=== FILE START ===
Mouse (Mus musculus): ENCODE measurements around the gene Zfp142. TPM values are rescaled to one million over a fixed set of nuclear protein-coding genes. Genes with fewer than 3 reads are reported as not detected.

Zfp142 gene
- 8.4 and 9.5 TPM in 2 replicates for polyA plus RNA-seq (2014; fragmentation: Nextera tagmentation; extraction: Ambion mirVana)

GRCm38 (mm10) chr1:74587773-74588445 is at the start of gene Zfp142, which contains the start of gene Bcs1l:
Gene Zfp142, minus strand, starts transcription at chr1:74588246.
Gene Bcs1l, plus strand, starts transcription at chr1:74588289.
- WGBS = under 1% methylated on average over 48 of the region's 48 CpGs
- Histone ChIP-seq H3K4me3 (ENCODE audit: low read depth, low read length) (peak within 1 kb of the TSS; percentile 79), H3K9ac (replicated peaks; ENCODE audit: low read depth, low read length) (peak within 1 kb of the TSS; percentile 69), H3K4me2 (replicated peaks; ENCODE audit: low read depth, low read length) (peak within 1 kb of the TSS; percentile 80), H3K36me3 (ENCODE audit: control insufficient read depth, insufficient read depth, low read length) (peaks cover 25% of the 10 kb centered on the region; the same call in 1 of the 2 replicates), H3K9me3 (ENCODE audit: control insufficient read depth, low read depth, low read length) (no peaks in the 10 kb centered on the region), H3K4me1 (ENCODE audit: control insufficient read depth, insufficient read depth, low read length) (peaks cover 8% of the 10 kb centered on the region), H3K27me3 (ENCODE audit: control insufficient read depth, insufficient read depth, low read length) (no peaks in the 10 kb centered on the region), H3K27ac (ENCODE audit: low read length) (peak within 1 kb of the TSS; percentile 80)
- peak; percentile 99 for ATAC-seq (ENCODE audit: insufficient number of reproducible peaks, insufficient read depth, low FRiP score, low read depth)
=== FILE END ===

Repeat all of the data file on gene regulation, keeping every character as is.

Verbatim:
Mouse (Mus musculus): ENCODE measurements around the gene Zfp142. TPM values are rescaled to one million over a fixed set of nuclear protein-coding genes. Genes with fewer than 3 reads are reported as not detected.

Zfp142 gene
- 8.4 and 9.5 TPM in 2 replicates for polyA plus RNA-seq (2014; fragmentation: Nextera tagmentation; extraction: Ambion mirVana)

GRCm38 (mm10) chr1:74587773-74588445 is at the start of gene Zfp142, which contains the start of gene Bcs1l:
Gene Zfp142, minus strand, starts transcription at chr1:74588246.
Gene Bcs1l, plus strand, starts transcription at chr1:74588289.
- WGBS = under 1% methylated on average over 48 of the region's 48 CpGs
- Histone ChIP-seq H3K4me3 (ENCODE audit: low read depth, low read length) (peak within 1 kb of the TSS; percentile 79), H3K9ac (replicated peaks; ENCODE audit: low read depth, low read length) (peak within 1 kb of the TSS; percentile 69), H3K4me2 (replicated peaks; ENCODE audit: low read depth, low read length) (peak within 1 kb of the TSS; percentile 80), H3K36me3 (ENCODE audit: control insufficient read depth, insufficient read depth, low read length) (peaks cover 25% of the 10 kb centered on the region; the same call in 1 of the 2 replicates), H3K9me3 (ENCODE audit: control insufficient read depth, low read depth, low read length) (no peaks in the 10 kb centered on the region), H3K4me1 (ENCODE audit: control insufficient read depth, insufficient read depth, low read length) (peaks cover 8% of the 10 kb centered on the region), H3K27me3 (ENCODE audit: control insufficient read depth, insufficient read depth, low read length) (no peaks in the 10 kb centered on the region), H3K27ac (ENCODE audit: low read length) (peak within 1 kb of the TSS; percentile 80)
- peak; percentile 99 for ATAC-seq (ENCODE audit: insufficient number of reproducible peaks, insufficient read depth, low FRiP score, low read depth)